Snow falling on a river

Quick Tips for Winter Camping and Fishing

The following article is taken from Colter Backcountry's blogColter Backcountry makes premium gear for backcountry anglers. Read on for the best winter fishing tips.

Just because it's cold and dark doesn't mean you can't still get out there. Here are some quick tips to improve your experience in camp and on the water when the mercury drops. 

  1. Keep your sleeping bag and sleep clothes dry. You can mentally handle some brutal weather if you know that at the end of the day your bag and sleep clothes will be warm and cozy. 

  2. Get a good sleeping pad. A poor pad will make you cold even if your sleeping bag is adequate. Look for an R-value of at least 4. 

  3. Forget the alarm clock. You can skip the early wakeup call during the dark months. Fish will be most active between 9am and 5pm. Focus your efforts in these hours and hone in on any afternoon sun. 

  4. Remember - fish are cold, too. They’re trying to conserve energy, and they aren’t going to swim far for a meal. Thoroughly cover all fishing lanes before moving on to the next spot. 

  5. Bring backup batteries. There’s gonna be a lot of headlight time at camp. Don’t be the guy forced to use his phone light to cook dinner. 

  6. Eat a lot. Nothing burns calories like standing in cold water all day. Pack some extra snacks.

  7. Pack corn chips. Worried about getting a blaze going in damp weather? Pack some extra Fritos along. Corn chips are soaked in oil and will hold a small flame for a decent time. Plus, they double as a great snack. 

  8. Make friends with gloves. Fishing gloves and camp gloves are both essential. Fishing gloves will get wet, so bring a dry pair for camp. 

  9. Throw in some hand warmers. After repeated exposure to cold water and cold air, your hands might want a little pick-me-up when you get back to camp. Pack some handwarmers to throw in your camp gloves while you prep dinner. 

  10. Double check those waders. If you escaped a full summer season with no holes in your waders, you’d be the first. Take a minute to patch your gear before heading out in the cold.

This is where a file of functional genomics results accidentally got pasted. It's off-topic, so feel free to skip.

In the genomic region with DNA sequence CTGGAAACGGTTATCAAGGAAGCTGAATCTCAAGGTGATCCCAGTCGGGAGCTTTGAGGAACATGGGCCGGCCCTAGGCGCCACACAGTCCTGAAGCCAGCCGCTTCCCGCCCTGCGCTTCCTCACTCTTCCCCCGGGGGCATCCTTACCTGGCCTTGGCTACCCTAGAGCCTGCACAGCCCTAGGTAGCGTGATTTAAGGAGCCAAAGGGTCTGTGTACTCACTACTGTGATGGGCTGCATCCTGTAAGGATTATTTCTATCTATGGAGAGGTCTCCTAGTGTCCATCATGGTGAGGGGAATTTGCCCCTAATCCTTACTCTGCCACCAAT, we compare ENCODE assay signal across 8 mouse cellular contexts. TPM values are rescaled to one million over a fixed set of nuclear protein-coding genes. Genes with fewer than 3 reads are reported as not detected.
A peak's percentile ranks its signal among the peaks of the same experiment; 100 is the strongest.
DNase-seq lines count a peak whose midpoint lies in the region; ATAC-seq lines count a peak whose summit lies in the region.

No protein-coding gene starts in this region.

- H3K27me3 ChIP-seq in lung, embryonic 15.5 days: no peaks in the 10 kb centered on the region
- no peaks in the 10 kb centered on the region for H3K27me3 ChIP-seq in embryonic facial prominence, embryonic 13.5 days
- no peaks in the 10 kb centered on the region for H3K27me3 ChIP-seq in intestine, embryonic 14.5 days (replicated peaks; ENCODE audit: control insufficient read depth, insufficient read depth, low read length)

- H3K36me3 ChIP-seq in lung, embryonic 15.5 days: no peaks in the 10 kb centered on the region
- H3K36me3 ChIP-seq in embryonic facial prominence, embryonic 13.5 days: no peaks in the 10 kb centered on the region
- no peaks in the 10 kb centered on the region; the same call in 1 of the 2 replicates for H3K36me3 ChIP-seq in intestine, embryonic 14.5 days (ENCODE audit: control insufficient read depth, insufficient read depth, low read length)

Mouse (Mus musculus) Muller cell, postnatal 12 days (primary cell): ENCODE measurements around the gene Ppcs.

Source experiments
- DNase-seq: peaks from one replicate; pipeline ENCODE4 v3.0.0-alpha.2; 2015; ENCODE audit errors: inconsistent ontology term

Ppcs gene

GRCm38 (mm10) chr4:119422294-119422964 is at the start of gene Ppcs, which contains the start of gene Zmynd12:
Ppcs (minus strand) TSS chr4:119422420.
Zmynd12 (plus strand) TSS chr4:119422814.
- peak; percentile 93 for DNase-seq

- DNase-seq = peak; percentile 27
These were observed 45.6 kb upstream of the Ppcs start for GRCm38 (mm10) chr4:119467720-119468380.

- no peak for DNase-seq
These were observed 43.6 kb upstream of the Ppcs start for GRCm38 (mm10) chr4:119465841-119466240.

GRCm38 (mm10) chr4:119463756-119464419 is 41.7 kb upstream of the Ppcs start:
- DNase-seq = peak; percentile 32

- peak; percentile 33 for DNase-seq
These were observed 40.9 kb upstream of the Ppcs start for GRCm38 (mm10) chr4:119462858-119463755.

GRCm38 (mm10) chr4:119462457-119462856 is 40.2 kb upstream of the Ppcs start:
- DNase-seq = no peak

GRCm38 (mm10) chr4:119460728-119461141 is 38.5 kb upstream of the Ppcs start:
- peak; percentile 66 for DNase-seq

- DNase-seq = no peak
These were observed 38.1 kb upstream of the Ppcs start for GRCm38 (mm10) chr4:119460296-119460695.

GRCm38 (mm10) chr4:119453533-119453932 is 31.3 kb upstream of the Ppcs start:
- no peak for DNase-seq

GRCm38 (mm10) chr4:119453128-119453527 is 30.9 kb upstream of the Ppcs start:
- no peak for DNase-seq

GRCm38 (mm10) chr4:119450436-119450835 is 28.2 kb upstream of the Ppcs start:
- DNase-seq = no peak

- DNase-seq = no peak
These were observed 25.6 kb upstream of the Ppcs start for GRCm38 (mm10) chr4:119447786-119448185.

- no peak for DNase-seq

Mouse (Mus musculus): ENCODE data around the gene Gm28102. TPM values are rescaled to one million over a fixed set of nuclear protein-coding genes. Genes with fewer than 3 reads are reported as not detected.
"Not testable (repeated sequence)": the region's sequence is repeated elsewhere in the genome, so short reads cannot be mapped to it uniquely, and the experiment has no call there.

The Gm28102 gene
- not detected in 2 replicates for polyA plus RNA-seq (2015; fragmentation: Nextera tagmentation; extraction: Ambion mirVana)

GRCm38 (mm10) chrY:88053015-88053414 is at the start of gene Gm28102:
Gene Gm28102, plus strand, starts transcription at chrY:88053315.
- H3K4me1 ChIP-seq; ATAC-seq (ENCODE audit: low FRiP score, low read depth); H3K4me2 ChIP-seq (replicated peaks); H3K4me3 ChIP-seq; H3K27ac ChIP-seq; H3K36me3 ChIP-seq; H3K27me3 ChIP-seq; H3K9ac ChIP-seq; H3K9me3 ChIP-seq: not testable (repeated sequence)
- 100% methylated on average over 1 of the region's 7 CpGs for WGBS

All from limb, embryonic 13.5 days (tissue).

11. Fresh socks before bed. The socks you wore all day? Soaked in sweat. Don’t wear them in your bag unless you want your feet to freeze. 

  12. Take time to build a morning fire. It’s a great way to get some warmth for the day and doubles as a tool for thawing your frozen boots. 

  13. Pack the tarp. When dealing with a lot of clothing layers, it can be nice to have somewhere other than your tent to change and organize gear. Set up a basic overhang in camp. It can double as a kitchen if the weather acts up. 

  14. Carry ChapStick. Cover the guides on your rod with ChapStick to help prevent freezing. Use liberally on yourself to prevent serious windburn on your lips. 

  15. Sleeping bag calisthenics. Worried about being cold at night? After zipping yourself in, do a full minute of exercises (situps, flutter kicks, push ups, etc.). You’ll generate a ton of heat that your sleeping bag will retain. 

  16. Invest in a cold weather sleeping bag. The degree rating on a bag is for survival, not comfort. Try to use a bag that’s rated 10-15 degrees cooler than the expected low temperature. 

  17. Be bold, go cold. When first starting to hike, you should be pretty chilly. You’ll quickly warm up, especially if you have a pack on. If you overdress at the beginning, you’ll get soaked in sweat, which will then turn into hours of discomfort as you stand in a freezing river. 

  18. Bring whiskey and a deck of cards. The nights are cold and long this time of year. Bring some entertainment or your crew will be in bed by 7:30. 

  19. Keep your eyes peeled. A light layer of snow on the ground will give up any signs of animal activity. Keep an eye out of signs of mammals that are hard to come by, like cats. 

  20. Downsize your flies. If fish are being picky, try downsizing your fly selection. If you’re fishing subsurface, make sure nymphs have enough weight to float along the bottom. 

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